[0170] Procedures for in vivo and ex vivo cell transformation including homologous recombination employed in knock-in procedures are set forth in, for example, U.S. Pat. Nos. 5,487,992, 5,464,764, 5,387,742, 5,360,735, 5,347,075, 5,298,422, 5,288,846, 5,221,778, 5,175,385, 5,175,384, 5,175,383, 4,736,866 as well as Burke and Olson, Methods in Enzymology, 194:251-270 1991); Capecchi, Science 244:1288-1292 1989); Davies et al., Nucleic Acids Research, 20 (11) 2693-2698 1992); Dickinson et al., Human Molecular Genetics, 2(8): 1299-1302 1993); Duff and Lincoln, “Insertion of a pathogenic mutation into a yeast artificial chromosome containing the human APP gene and expression in ES cells”, Research Advances in Alzheimer's Disease and Related Disorders, 1995; Huxley et al., Genomics, 9:742-750 1991); Jakobovits et al., Nature, 362:255-261 1993); Lamb et al., Nature Genetics, 5: 22-29 1993); Pearson and Choi, Proc. Natl. Acad. Sci. USA 1993). 90:10578-82; Rothstein, Methods in Enzymology, 194:281-301 1991); Schedl et al., Nature, 362: 258-261 1993); Strauss et al., Science, 259:1904-1907 1993). Further, patent applications WO 94/23049, WO93/14200, WO 94/06908, WO 94/28123 also provide information.

[0171] Thus, transformations according to the present invention can employ naked DNA or viral vectors to introduce a sequence of interest into cells. Viral vectors are developed by modification of the viral genome in the form of replicative defective viruses. The most widely used viral vectors are the retroviruses and adenoviruses, which are used for experimental as well as gene therapy purposes [Kuroki, T., Kashiwagi, M., Ishino, K., Huh, N., and Ohba, M. Adenovirus-mediated gene transfer to keratinocytes—a review. J. Investig. Dermatol. Symp. Proc., 4: 153-157, 1999]. Specifically, the high efficiency of adenovirus infection in non replicating cells, the high titer of virus and the high expression of the transduced protein makes this system highly advantageous to primary cultures compared to retroviral vectors. As adenoviruses do not integrate into the host genome and the stable viral titers can be rendered replication deficient, these viral constructs are associated with minimal risk for malignancies in human as well as animal models (Rosenfeld, M. A., Siegfried, W., Yoshimura, K., Yoneyama, K., Fukayama, M., Stier, L. E., Paakko, P. K., Gi, P., Stratford-Perricaudet, M., Jallet, J., Pavirani, A., Lecocq, J. P., and Crystal, R. G. Adenovirus-mediated transfer of a recombinant al-antitrypsin gene to the lung epithelium in vivo. Science, 252: 431-434, 1991). To date, in skin, adenovirus constructs have also been used successfully with high efficiency of infection with ex vivo and in vivo approaches [Setoguchi, Y., Jaffe, H. A., Danel, C., and Crystal, R. G. Ex Vivo and in vivo gene transfer to the skin using replication deficient recombinant adenovirus vectors. J. Invest. Dermatol., 102: 415-421, 1994; Greenhalgh, D. A., Rothnagel, J. A., and Roop, D. R. Epidermis: An attractive target tissue for gene therapy. J. Invest. Dermatol., 103: 63S-69S, 1994]. An adenovirus vector, which was developed by I. Saito and his associates [Miyake, S., Makimura, M., Kanegae, Y., Harada, S., Sato, Y., Takamori, K., Tokuda, C., and Saito, I. Efficient generation of recombinant adenoviruses using adenovirus DNA-terminal protein complex and a cosmid bearing the full-length virus genome. Proc. Natl. Acad. Sci. U.S.A., 93: 1320-1324, 1996] was used in the present study. The cosmid cassette (pAxCAwt) has nearly a full length adenovirus 5 genome but lacks E1A, E1B and E3 regions, rendering the virus replication defective. It contains a composite CAG promoter, consisting of the cytomegalovirus immediate-early enhancer, chicken β-actin promoter, and a rabbit β-globin polyadenylation signal, which strongly induces expression of inserted DNAs [Kuroki, T., Kashiwagi, M., Ishino, K., Huh, N., and Ohba, M. Adenovirus-mediated gene transfer to keratinocytes—a review. J. Investig. Dermatol. Symp. Proc., 4: 153-157, 1999; Miyake, S., Makimura, M., Kanegae, Y., Harada, S., Sato, Y., Takamori, K., Tokuda, C., and Saito, I. Efficient generation of recombinant adenoviruses using adenovirus DNA-terminal protein complex and a cosmid bearing the full-length virus genome. Proc. Natl. Acad. Sci. U.S.A., 93: 1320-1324, 1996]. A gene of interest is inserted into the cosmid cassette, which is then co-transfected into human embryonic kidney 293 cells together with adenovirus DNA terminal protein complex (TPC). In 293 cells that express E1A and E1B regions, recombination occurs between the cosmid cassette and adenovirus DNA-TPC, yielding the desired recombinant virus at an efficiency 100-fold that of conventional methods. Such high efficiency is mainly due to the use of the adenovirus DNA-TPC instead of proteinesed DNA. Furthermore, the presence of longer homologous regions increases the efficiency of the homologous recombination. Regeneration of replication competent viruses is avoided due to the presence of multiple EcoT221 sites.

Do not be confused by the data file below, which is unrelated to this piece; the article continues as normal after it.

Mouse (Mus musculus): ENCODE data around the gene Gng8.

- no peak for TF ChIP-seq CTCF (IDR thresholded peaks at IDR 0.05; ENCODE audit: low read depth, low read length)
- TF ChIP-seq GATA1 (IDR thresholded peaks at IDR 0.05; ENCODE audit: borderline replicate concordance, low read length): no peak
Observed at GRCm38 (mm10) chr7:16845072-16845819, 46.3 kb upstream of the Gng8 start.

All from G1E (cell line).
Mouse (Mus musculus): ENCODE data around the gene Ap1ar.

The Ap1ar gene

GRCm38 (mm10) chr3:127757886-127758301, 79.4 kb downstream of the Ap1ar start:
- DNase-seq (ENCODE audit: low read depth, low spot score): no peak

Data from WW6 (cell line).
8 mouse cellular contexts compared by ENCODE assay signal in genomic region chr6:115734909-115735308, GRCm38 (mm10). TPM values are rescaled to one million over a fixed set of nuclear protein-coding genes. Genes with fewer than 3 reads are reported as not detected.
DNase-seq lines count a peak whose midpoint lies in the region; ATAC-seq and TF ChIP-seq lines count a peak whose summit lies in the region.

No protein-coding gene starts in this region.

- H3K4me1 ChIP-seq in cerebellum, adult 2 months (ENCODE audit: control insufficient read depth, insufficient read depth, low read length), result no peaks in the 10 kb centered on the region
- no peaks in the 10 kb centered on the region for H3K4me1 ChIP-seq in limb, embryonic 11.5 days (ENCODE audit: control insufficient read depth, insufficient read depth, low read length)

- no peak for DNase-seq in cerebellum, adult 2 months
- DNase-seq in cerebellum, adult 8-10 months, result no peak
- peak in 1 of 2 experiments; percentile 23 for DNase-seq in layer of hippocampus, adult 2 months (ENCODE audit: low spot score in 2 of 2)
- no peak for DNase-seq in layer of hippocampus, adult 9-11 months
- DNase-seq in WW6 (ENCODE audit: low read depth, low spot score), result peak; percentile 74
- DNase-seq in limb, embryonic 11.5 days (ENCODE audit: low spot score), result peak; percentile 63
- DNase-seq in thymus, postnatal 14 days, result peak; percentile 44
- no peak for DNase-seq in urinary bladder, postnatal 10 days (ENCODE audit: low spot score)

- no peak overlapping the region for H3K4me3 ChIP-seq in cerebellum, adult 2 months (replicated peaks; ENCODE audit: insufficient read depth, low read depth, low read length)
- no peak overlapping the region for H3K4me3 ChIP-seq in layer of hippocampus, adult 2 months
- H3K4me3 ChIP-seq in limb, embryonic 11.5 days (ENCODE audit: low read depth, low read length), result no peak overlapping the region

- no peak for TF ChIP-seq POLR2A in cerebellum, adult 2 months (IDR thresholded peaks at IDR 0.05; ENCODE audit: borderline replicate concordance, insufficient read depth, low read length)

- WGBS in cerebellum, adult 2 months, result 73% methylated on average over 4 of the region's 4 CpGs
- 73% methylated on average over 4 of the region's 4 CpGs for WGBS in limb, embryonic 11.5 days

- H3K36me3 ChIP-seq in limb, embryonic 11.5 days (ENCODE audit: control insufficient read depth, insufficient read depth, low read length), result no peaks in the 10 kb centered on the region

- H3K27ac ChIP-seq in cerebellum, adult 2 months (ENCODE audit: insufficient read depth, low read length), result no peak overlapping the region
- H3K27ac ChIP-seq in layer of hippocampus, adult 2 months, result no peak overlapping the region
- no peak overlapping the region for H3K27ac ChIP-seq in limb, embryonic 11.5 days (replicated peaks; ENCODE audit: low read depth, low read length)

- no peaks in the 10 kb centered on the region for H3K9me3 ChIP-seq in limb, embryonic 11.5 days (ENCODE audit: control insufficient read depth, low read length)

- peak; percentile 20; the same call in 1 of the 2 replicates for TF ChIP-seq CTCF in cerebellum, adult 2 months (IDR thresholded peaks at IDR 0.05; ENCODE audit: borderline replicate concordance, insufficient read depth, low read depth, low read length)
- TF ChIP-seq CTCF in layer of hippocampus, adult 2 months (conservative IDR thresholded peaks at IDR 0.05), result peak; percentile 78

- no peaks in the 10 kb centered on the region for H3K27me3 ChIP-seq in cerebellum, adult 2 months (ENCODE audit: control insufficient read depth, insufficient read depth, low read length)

[0172] The therapeutically/pharmaceutically active ingredients of the present invention can be administered per se, or in a pharmaceutical composition mixed with suitable carriers and/or excipients. Pharmaceutical compositions suitable for use in context of the present invention include those compositions in which the active ingredients are contained in an amount effective to achieve an intended therapeutic effect.